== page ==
Before I go to sleep, I look at a picture of the Spanish Pyrenees. I imagine I am walking there, on the cobbled medieval paths in the footsteps of the Romans and the Templars. I do this because I want to doze off to snapshots of adventure and nature’s splendour. Below me lies an ancient beech forest, verdant; I hear the twitter of pilgrims gathering in the quaint granite taverns dotted along the route. On the horizon, a sunset reveals itself in layers of colours as the mist rolls in. I scramble down the mountain hastily, my knees grateful for the day’s exercise to be over. Perhaps tonight I shall sup at The Café Iruña on the Plaza del Castillo? I will join characters from Ernest Hemingway’s books for a glass of wine from the vineyards of Nájera. We’ll sup on plates of pinxtos and discuss the finer details of Don Quixote and his horse. This is my dream.
It could have been my reality. I’d already booked the tickets. I was going to hike 120km along the famous Camino de Santiago in April. Ah, but then, ‘lockdown.’ My trip was cancelled. It felt like life had betrayed me. I tried to mitigate my sense of loss by planning the itinerary of my nightly reveries in minute detail, perchance to experience my voyage as a dream. I dreamt this instead...
It was still misty. Or was it hazy? Difficult to say, I couldn’t see clearly. Hang on, it’s air pollution. I was not in Spain anymore. Please God no, I was in Margate! No more paella and gazpacho, it was slaptjeeps y polony from now on. A half-price hotel lurked on the hill as if it wasn’t in the mood to be discovered. There was nothing to do. Even the beach was closed due to a viral outbreak. So far, it was suspiciously close to the vacation destination of my childhood, but then the dream took a turn for the worse.
There was only one activity still on offer: Horse-riding. Bloody hell, I don’t even like horses; not awake, not in my dreams and not as a child on holiday here when one threw me off. Brutish creatures, horses. Noisy. Non-compliant. Didn’t help either that this fantasy horse was out of focus. I decided to overcome a childhood fear and scrambled up the beast using the fence and saddle as support. No reins, mind you. Maybe that was the part that was 50% off. I reached over and took the animal by its mane, telling it to walk forwards very slowly. It made a snorting sound and took two steps back. I solidified my grip on its tresses and gave it a solid yank. “Vamos” I said: “Go!” The animal gave a mighty roar and bolted – backwards. “Whoa!” I shouted.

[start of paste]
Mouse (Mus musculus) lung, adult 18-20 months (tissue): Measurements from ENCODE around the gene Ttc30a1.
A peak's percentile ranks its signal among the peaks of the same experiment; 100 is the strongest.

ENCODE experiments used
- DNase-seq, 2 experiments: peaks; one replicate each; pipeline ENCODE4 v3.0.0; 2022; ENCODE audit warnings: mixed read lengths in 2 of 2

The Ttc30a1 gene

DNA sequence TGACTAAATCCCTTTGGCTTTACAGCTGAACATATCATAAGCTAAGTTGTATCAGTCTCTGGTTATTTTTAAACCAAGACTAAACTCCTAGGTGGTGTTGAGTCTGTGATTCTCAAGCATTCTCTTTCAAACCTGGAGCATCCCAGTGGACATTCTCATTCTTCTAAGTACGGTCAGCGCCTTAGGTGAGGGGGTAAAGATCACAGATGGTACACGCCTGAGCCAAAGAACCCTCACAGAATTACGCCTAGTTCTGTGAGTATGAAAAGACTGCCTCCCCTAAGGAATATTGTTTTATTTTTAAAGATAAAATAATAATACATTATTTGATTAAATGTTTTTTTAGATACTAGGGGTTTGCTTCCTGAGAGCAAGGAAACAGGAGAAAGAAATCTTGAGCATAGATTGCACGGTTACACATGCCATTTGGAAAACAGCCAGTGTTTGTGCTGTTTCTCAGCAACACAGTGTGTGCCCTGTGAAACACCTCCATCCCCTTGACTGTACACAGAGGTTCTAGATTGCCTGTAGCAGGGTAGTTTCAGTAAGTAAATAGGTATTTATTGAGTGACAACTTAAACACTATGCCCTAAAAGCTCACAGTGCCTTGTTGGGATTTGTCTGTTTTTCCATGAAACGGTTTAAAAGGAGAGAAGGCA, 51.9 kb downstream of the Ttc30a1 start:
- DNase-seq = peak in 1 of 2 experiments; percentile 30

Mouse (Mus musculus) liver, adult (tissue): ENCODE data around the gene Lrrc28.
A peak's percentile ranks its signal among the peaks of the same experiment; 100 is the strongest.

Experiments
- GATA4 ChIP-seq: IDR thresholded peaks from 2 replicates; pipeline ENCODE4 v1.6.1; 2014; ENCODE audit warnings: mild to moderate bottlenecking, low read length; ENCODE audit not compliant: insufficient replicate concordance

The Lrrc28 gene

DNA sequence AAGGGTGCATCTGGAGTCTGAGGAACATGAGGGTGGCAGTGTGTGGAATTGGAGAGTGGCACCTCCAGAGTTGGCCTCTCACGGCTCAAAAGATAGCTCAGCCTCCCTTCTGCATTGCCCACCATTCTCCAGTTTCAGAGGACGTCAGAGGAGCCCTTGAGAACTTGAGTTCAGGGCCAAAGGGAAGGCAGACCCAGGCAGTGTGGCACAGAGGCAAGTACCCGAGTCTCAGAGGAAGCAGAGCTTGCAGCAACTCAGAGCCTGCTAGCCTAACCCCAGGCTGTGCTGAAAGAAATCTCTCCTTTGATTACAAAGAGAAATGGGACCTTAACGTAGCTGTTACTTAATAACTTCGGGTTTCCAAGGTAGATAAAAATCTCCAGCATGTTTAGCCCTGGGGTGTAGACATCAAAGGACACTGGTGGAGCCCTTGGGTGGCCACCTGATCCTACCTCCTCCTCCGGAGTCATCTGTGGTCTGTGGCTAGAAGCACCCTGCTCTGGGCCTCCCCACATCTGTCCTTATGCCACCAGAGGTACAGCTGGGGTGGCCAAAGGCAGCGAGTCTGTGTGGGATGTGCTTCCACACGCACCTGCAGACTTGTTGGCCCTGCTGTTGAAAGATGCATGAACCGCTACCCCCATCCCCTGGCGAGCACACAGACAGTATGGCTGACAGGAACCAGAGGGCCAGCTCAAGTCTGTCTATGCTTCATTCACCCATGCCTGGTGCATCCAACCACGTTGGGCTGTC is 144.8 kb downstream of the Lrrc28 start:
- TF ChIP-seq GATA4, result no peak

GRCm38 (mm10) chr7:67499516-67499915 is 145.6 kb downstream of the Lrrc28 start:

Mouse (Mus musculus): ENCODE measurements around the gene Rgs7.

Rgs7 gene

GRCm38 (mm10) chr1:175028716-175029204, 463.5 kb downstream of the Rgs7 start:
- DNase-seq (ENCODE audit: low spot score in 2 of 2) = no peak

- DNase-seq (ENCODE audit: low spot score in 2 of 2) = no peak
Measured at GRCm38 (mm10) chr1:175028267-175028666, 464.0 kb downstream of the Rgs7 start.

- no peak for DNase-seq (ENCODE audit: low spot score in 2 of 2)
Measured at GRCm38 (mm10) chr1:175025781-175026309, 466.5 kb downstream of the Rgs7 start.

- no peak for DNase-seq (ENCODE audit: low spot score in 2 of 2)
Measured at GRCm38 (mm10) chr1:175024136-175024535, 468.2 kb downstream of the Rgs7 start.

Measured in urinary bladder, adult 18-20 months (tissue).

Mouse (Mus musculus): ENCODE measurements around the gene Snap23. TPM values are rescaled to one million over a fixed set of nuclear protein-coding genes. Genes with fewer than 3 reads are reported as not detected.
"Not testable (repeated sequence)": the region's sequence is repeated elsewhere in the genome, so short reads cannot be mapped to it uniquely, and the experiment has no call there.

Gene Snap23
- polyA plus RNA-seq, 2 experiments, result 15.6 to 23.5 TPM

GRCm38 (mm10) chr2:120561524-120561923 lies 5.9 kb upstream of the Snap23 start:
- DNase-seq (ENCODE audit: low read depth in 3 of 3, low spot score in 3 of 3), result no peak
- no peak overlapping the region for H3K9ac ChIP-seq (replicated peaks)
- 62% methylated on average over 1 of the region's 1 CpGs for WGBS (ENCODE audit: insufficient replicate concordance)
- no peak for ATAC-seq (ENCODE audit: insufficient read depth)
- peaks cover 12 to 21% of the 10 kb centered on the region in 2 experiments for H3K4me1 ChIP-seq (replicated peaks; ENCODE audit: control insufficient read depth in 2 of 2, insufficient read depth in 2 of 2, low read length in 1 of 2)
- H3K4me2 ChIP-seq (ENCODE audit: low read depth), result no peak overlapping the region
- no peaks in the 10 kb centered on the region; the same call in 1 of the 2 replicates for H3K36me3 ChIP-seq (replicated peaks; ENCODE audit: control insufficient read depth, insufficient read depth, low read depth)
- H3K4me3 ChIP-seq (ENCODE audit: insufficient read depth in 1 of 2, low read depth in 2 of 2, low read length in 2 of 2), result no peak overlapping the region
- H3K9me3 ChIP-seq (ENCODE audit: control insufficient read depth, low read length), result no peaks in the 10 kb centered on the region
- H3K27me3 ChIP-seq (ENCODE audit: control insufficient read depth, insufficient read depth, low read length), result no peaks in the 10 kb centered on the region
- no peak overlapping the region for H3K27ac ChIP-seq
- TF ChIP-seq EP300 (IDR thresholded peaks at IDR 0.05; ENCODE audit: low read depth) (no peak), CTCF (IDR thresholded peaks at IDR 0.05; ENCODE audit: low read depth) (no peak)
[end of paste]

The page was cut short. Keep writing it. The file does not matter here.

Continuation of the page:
I slammed on brakes, pulling the mane towards me as hard as I could like I’ve seen them do in cowboy movies, but the more I heaved, the more the horse galloped and bowled maniacally across the veld – all in reverse! I leaned forwards to grab the horse around its neck in a desperate attempt to cling on but then noticed, to my horror, that the horse did not have a head. It was a nightmare! I started crying. My tears were like the river Ebro in flood, threatening to wash my contact lenses away. It was then I realised I was not wearing any contact lenses (you always forget something at home when you travel, don’t you?). I’d mounted the horse the wrong way round.
“Hijo de puta!” I exclaimed and let go of the ‘mane,’ releasing my hands from its cheeky ‘jowls.’ The horse reared up suddenly and neighed victoriously through its backside. I vamoosed right off into the distance, landing in the dirt. I awoke with a jolt, a chuckle and a profound sense that the dream was teaching me an important lesson:
Maybe life does not always go the way we planned it. Sometimes, we get the half-price version, and that’s okay. So what if it’s not as exotic as the Running of the Bulls in Pamplona? It is still an animal, and it can definitely run. Keep your eyes open for any new or engaging experiences, whatever form they may take and enjoy the ride.
Not convinced? Think of it this way: It could have been worse – you could have been the horse.
Keep your dreams alive, dear readers. Olé!
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